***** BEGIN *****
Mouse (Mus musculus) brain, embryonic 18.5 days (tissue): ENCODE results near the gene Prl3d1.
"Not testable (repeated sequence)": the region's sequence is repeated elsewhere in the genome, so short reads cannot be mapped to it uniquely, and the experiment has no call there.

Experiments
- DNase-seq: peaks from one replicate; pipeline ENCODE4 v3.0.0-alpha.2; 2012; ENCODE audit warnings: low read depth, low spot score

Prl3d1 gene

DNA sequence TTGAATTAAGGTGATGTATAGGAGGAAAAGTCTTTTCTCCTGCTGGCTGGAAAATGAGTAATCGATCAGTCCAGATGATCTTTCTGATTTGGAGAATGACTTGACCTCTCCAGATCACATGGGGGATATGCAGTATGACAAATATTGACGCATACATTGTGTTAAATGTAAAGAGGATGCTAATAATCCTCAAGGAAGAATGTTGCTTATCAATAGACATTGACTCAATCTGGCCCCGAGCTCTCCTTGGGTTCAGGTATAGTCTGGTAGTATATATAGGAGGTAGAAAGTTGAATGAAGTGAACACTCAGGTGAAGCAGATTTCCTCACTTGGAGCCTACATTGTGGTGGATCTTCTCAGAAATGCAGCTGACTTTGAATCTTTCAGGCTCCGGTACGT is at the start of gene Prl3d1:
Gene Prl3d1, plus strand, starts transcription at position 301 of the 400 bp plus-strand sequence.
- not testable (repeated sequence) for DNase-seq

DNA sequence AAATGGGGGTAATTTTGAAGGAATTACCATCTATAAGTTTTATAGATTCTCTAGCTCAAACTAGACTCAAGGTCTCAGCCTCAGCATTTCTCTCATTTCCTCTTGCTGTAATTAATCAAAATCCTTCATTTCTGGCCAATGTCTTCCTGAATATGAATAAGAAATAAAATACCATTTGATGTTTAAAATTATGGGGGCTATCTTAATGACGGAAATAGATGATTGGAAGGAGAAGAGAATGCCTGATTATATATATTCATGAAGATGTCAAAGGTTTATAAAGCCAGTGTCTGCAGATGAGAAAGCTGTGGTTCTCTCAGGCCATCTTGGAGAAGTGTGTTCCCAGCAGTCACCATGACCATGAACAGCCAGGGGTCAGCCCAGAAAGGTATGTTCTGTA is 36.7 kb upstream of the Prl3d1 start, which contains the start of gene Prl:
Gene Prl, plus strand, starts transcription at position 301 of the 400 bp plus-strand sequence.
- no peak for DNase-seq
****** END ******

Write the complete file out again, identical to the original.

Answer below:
Mouse (Mus musculus) brain, embryonic 18.5 days (tissue): ENCODE results near the gene Prl3d1.
"Not testable (repeated sequence)": the region's sequence is repeated elsewhere in the genome, so short reads cannot be mapped to it uniquely, and the experiment has no call there.

Experiments
- DNase-seq: peaks from one replicate; pipeline ENCODE4 v3.0.0-alpha.2; 2012; ENCODE audit warnings: low read depth, low spot score

Prl3d1 gene

DNA sequence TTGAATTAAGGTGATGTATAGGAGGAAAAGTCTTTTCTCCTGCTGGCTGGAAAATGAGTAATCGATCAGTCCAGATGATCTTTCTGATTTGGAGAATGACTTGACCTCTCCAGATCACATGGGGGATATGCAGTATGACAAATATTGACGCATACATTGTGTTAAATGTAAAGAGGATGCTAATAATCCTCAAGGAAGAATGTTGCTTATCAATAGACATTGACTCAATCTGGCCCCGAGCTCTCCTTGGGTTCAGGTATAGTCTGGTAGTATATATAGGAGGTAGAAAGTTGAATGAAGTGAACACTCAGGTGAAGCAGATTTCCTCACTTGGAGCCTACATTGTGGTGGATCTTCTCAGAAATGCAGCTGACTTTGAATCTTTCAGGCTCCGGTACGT is at the start of gene Prl3d1:
Gene Prl3d1, plus strand, starts transcription at position 301 of the 400 bp plus-strand sequence.
- not testable (repeated sequence) for DNase-seq

DNA sequence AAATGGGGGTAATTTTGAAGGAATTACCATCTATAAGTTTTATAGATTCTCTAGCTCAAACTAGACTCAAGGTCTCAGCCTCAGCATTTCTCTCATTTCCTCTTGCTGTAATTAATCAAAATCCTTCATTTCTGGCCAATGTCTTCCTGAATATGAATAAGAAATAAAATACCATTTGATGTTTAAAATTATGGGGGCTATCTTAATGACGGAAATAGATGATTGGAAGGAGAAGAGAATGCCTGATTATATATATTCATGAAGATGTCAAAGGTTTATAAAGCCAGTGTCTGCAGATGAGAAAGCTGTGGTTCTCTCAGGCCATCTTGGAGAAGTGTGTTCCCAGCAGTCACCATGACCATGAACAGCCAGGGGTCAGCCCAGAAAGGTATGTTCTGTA is 36.7 kb upstream of the Prl3d1 start, which contains the start of gene Prl:
Gene Prl, plus strand, starts transcription at position 301 of the 400 bp plus-strand sequence.
- no peak for DNase-seq